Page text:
Rafael Kubelik (1914-1996) was the son of the well-known Bohemian violinist
Jan Kubelik. He studied music in Prague and made his conducting debut at 20
at the head of the Czech Philharmonic Orchestra. Later he became the
principal conductor of this famous orchestra and founded the "Prague
Spring" Festival. After the Communist takeover of the government, Kubelik
emigrated to the West and returned to his native land only after the end of
the Communist regime. From 1950 to 1953 he headed the Chicago Symphony,
from 1955 to 1958 he was music director of the Covent Garden Opera in
London. A period of great artistic successes began in 1961, when he was
appointed principal conductor of the Bavarian Radio Symphony Orchestra.
Many recordings document Kubelik's mastery and sense of artistry, his
enjoyment of music and his temperament. His connection with the Munich
orchestra lasted 18 years; in between, he also briefly served as music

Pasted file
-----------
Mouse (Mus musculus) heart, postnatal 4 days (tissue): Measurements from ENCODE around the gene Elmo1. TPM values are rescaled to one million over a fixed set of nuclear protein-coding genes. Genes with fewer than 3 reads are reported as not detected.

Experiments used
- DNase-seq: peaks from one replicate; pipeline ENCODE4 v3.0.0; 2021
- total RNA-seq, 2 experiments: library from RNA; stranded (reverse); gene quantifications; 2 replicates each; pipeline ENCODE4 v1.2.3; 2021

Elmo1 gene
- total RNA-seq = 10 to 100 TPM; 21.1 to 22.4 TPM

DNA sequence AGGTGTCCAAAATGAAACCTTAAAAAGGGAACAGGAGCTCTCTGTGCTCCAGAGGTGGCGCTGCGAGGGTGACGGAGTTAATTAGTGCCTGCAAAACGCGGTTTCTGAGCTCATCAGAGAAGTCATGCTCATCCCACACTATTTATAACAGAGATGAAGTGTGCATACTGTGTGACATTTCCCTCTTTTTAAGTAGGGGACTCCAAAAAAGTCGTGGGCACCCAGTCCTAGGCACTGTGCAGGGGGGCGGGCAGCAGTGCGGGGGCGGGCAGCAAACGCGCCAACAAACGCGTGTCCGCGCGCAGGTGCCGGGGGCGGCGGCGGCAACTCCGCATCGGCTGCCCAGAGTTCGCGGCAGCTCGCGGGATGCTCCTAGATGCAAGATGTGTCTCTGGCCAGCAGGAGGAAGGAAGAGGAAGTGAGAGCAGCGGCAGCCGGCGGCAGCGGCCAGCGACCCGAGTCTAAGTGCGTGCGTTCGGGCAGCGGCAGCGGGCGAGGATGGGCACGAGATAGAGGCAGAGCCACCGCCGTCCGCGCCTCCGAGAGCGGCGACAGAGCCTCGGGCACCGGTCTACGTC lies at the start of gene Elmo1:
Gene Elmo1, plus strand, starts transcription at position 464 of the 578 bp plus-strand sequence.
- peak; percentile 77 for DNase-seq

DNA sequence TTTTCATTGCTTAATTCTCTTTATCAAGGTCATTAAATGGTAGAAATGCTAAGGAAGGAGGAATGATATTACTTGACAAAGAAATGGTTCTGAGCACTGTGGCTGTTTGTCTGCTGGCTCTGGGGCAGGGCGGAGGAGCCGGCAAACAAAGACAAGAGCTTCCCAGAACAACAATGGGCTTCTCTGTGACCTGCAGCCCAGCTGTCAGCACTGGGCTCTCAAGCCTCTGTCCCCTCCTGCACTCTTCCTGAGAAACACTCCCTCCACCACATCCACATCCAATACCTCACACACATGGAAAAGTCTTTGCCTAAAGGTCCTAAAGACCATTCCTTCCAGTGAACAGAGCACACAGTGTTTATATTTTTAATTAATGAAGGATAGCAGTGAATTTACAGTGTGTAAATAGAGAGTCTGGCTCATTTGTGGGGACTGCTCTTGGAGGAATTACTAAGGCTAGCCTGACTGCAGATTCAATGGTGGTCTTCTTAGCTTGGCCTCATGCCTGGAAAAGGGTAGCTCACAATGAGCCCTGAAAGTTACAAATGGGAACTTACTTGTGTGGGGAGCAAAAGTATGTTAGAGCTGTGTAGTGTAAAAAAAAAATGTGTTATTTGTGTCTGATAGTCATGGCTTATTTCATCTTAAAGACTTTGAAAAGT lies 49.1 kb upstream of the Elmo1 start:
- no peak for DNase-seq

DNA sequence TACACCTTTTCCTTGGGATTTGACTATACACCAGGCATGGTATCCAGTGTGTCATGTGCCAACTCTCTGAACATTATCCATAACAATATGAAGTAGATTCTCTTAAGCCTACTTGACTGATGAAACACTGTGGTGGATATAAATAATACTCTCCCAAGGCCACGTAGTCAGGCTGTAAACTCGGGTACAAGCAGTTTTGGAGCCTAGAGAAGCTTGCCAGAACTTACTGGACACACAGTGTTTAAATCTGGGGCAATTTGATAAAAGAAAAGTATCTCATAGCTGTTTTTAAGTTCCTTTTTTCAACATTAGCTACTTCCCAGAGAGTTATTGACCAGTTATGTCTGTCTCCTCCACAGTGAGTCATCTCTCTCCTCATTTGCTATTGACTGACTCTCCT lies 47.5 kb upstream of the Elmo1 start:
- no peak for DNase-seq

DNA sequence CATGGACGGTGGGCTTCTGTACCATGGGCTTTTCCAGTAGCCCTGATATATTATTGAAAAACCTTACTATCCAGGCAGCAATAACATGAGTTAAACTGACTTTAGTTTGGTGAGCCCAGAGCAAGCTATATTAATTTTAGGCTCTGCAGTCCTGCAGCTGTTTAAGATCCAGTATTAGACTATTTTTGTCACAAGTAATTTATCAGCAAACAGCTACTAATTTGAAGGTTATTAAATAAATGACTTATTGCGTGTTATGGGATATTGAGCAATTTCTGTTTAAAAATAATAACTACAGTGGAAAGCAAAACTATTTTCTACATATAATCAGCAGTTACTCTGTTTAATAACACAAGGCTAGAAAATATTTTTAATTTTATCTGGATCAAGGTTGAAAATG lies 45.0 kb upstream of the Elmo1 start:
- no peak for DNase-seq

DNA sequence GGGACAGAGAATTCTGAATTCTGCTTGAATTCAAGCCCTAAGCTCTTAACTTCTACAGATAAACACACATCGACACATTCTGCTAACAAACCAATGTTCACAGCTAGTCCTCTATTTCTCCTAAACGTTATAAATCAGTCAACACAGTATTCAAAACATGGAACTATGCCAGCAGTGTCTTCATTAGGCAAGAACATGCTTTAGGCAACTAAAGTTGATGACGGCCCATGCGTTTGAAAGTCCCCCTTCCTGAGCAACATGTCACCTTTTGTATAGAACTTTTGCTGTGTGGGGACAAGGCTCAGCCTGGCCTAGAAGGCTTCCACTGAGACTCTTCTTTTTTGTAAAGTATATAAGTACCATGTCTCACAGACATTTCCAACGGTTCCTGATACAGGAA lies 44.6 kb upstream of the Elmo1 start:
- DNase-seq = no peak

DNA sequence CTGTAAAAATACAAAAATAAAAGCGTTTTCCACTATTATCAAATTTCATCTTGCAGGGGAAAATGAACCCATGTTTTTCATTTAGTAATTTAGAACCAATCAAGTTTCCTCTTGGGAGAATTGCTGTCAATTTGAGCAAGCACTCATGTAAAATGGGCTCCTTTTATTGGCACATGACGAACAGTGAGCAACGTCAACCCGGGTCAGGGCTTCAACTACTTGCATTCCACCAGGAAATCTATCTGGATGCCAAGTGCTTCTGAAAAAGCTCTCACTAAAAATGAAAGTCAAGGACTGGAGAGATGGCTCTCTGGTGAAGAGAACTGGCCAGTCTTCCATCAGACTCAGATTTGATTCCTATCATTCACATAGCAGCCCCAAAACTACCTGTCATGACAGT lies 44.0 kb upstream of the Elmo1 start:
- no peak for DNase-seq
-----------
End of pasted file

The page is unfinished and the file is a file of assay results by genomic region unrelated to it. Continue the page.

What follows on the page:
director of New York's Metropolitan Opera. Kubelik retired from the concert
staged in 1985. But on the occasion of the first Prague Spring Festival
after the fall of Communism in 1990, he returned to the podium of the
Czech Philharmonic after more than 40 years in exile and conducted
Smetana's "My Fatherland" cycle. His profound bonds with his native land
and its composers were always clearly visible. Rafael Kubelik was a
full-blooded musician. Every performance of his radiated a feeling of
spontaneity, impulsiveness and joy. Kubelik died in Lucerne in August 1996
at the age of 82 after a long illness.
Beethoven's only opera, Fidelio, was composed about 1803. As do so many of
the composer's works, it glorifies the struggle against tyranny and
celebrates heroism and humanitarianism. The first performance, which took
place in Vienna in 1805, was ill-received; and the opera required 10 years
of revision before it was accepted by the public in 1814. Beethoven wrote
four overtures to his opera: three are known as the "Leonore Overtures"
(named after the heroine of the opera); the fourth, the Overture to
Fidelio, is the version now used as a prelude to the opera .The music of
Leonore No. 3 refers to the climax of the story in the last act of Fidelio.
Today, it is usually played as an interlude between the second and third
acts of the opera.